So as I stood there in front of our group at the Tempel Synagogue, a large ornate structure tucked between the narrow little alleyways of the Kaszimierz, the Jewish quarter with no Jews, I speculated out loud with the teens what it meant to be a witness. I asked them to realize that, just as in their synagogues back home, the pews they were sitting in once belonged to someone sat in that same place, every Shabbat, every Rosh Hashanah and every Yom Kippur. In the fall of 1942, the place was full on Yom Kippur. And the next year, they were all gone, following the liquidation of the Krakow ghetto in March of 1943, a scene emblazoned in our consciousness by Steven Spielberg in the movie “Schindler’s List.” That horrible scene witnessed by Schindler on horseback from the top of the hill, when amidst the tumult the camera focuses our attention on a single victim, a little girl.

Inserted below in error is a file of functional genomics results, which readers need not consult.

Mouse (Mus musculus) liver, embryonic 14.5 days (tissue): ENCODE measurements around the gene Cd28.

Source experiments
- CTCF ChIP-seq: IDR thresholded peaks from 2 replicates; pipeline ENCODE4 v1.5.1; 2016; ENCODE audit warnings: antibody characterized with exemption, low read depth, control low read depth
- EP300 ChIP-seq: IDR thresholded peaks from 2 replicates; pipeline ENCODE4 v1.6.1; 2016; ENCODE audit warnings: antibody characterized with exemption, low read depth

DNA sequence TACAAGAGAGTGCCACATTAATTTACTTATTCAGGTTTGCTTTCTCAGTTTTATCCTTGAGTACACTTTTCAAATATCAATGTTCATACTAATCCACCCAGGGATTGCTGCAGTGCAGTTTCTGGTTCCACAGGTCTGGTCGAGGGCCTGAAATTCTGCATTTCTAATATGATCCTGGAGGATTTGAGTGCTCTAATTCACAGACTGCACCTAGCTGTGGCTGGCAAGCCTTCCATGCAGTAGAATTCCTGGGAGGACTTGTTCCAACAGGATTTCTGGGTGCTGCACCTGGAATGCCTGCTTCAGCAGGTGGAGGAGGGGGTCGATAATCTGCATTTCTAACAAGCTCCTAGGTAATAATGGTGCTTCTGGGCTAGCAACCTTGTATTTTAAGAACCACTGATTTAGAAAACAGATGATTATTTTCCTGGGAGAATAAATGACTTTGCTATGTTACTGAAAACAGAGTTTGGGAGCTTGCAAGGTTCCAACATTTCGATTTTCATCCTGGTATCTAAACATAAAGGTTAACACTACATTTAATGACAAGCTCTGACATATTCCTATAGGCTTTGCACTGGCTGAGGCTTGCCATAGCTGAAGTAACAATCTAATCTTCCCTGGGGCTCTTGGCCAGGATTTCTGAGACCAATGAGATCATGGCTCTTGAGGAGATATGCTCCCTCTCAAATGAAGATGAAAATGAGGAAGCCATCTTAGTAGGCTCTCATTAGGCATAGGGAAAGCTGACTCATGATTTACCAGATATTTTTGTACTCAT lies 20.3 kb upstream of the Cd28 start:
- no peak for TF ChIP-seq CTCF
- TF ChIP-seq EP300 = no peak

And what we remember most about the girl is her shoe. Her red shoe.
And I asked the teens to think of that one individual while we said the mourner’s kaddish. The person who sat in that pew. And then we danced. We danced to the melody created by Shlomo Carlebach in memory of those victims. The Krakower Niggun. And at that moment we became living witnesses. Witnesses don’t sit on their butts and listen passively while succumbing to a spiritual numbness. Spectators do that. Witnesses pray with intensity. Witnesses sing with fervor. Witnesses perform acts of selflessness and courage. Witnesses stand arm in arm with those who marched at the bridge in Selma and with those who suffered Egyptian slavery.